The Turkey we knew was the antithesis of a brutal Arab dictatorship. Modern Turkey is the creation of one man:  pro-Western intellectual and army officer Mustafa Kemal, known as Ataturk, or “father of the Turks.” Ataturk’s motto was, “Peace at home; peace in the world.”  His model for Turkey’s constitution was Switzerland, and he introduced universal suffrage and revolutionized the role of women.

By comparison, Erdogan called the coup “a gift from God,” because it opened the door to his “cleansing” Turkey of secular opponents. Even before the coup, Erdogan’s minions in the parliament were working to remove references in the constitution requiring government officials to follow Ataturk’s secular ideology. Since the coup, he’s arrested more than 35,000 people, including most of the military leadership. He’s gutted the judiciary and closed all military schools. He imprisons any journalist who dares criticize him. There’s even an arrest warrant out for soccer legend Hakan Sükür.

Erdogan’s agenda includes closing secular schools and replacing them with religious schools in an effort to raise a new generation of observant and pious youth. He long ago abolished freedom of speech and freedom of assembly for anyone other than his AK Party supporters.

Instead of fighting the Islamic Republic, Erdogan has chosen to intensify what is essentially a civil war with Turkey’s Kurdish minority, including jailing politicians and human rights advocates. This can only exacerbate the internecine fighting inside Turkey at a time when ISIS has launched attack after attack.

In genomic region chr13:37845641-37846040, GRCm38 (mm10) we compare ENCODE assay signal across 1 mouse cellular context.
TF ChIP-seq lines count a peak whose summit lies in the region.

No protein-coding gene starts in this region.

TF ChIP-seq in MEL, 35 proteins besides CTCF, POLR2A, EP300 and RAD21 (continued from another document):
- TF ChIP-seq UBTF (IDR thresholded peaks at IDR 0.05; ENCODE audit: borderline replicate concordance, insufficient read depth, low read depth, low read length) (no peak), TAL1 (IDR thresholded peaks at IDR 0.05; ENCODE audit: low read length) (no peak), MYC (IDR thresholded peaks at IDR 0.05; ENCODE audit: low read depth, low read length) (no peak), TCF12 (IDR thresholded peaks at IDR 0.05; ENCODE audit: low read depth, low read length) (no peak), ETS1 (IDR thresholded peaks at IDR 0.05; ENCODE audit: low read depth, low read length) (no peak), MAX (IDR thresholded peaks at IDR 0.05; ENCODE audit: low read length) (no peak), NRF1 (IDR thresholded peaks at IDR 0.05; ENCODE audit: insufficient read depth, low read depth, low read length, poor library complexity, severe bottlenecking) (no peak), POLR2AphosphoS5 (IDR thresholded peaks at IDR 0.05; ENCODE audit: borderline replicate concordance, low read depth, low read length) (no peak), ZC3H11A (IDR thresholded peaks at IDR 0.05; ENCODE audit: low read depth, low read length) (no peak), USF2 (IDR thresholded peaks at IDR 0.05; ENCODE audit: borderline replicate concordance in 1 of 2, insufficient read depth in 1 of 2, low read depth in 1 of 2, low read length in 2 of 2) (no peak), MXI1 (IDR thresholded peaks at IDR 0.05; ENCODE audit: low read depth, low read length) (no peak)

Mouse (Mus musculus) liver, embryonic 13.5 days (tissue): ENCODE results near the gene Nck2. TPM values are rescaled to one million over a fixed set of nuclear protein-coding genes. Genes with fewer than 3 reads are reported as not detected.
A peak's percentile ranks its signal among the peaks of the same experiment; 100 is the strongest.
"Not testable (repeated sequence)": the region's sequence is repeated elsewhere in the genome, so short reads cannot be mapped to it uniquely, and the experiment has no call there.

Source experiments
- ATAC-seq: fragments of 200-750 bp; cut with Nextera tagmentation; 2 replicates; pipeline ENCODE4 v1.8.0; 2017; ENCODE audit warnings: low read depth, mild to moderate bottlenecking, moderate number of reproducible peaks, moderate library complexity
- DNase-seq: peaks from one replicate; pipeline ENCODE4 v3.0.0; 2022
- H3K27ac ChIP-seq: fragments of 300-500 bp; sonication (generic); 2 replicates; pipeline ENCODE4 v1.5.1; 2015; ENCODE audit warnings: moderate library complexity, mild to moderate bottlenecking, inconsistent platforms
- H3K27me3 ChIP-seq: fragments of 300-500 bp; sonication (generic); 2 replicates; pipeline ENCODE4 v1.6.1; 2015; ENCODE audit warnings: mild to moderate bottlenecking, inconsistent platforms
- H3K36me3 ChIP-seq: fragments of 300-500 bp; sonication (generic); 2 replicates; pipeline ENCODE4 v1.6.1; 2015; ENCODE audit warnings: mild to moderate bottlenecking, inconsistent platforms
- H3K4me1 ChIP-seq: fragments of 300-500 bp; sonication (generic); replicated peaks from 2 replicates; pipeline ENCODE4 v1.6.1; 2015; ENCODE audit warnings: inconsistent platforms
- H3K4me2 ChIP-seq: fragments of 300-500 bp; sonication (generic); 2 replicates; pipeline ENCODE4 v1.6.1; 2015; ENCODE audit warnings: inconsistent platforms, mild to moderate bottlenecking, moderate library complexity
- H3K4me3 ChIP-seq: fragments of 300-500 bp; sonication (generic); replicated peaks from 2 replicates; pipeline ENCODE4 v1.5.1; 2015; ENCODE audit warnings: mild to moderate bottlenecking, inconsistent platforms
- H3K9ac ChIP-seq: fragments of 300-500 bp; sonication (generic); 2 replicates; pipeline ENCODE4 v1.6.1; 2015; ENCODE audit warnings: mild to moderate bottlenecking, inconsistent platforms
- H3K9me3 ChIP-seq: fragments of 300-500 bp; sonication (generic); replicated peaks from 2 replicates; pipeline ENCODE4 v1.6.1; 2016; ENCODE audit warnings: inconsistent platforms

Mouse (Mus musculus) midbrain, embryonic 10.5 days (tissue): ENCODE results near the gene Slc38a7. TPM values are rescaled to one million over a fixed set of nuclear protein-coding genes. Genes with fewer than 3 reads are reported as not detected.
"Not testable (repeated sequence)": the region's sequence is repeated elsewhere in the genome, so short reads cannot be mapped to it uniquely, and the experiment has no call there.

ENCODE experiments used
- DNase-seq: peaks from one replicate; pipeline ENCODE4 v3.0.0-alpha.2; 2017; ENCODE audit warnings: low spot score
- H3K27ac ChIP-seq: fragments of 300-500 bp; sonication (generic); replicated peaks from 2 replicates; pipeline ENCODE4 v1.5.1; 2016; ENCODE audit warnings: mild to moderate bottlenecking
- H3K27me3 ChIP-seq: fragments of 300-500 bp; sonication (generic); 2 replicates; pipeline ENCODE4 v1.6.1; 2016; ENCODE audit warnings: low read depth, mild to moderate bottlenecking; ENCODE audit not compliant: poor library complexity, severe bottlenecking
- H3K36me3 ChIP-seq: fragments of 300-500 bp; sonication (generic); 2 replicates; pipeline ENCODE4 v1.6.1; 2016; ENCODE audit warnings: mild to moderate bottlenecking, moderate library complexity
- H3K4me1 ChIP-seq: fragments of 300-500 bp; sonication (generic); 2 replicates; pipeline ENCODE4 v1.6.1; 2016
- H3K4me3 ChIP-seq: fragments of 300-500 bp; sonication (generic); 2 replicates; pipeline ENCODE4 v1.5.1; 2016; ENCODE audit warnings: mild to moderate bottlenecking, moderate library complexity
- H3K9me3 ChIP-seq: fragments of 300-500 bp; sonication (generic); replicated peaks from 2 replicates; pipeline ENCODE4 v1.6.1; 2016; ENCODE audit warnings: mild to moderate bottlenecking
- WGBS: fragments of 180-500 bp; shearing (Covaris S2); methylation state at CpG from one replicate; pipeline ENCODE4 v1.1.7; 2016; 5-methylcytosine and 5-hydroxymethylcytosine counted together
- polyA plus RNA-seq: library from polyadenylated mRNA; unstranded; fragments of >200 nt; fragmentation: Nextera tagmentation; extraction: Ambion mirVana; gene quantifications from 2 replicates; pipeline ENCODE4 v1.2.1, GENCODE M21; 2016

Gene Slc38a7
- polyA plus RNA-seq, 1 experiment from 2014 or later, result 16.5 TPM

To his credit, Erdogan and the AK Party have improved the lives of ordinary Turkish citizens, with the economy booming since he was first elected prime minister in 2003. Before he ascended to the national stage, he was an efficient, effective and honest mayor of Istanbul.

A new survey shows Erdogan’s approval rating surged to about 68 percent from 47 percent in June after the July coup attempt, the highest ratings of his presidency. (Until that “gift from God,” his ratings had never topped 50 percent since becoming president in 2014 after terms as prime minister.) At the same time, many of the officials with whom he rose to power, including AK Party co-founder Abdullah Gul and even ultra-conservative former deputy prime minister Bulent Arinc, have expressed concerns about Erdogan’s authoritarian excesses.

Turkey remains a democracy, and clearly if elections were held today, Erdogan would win in a landslide. But Turkey is now a hollow democracy without the freedoms we in Western countries associate with rule of law.

Ultimately, there will be a price to pay as Erdogan alienates Europe and the United States. Before the coup, tourism declined after attacks in Istanbul and Ankara. Since the coup, the sector – which represents about 5 percent of GDP – has collapsed as European travel companies have steered tourists toward Spain and more stable countries. We can no longer recommend our readers visit Turkey.

We only wish our Turkish friends the best and extend the hope to them we can visit again someday soon.

Until then, our personal dream to return is on hold.

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Co-CEO of Dispatches Europe. A former military reporter, I'm a serial expat who has lived in France, Turkey, Germany and the Netherlands.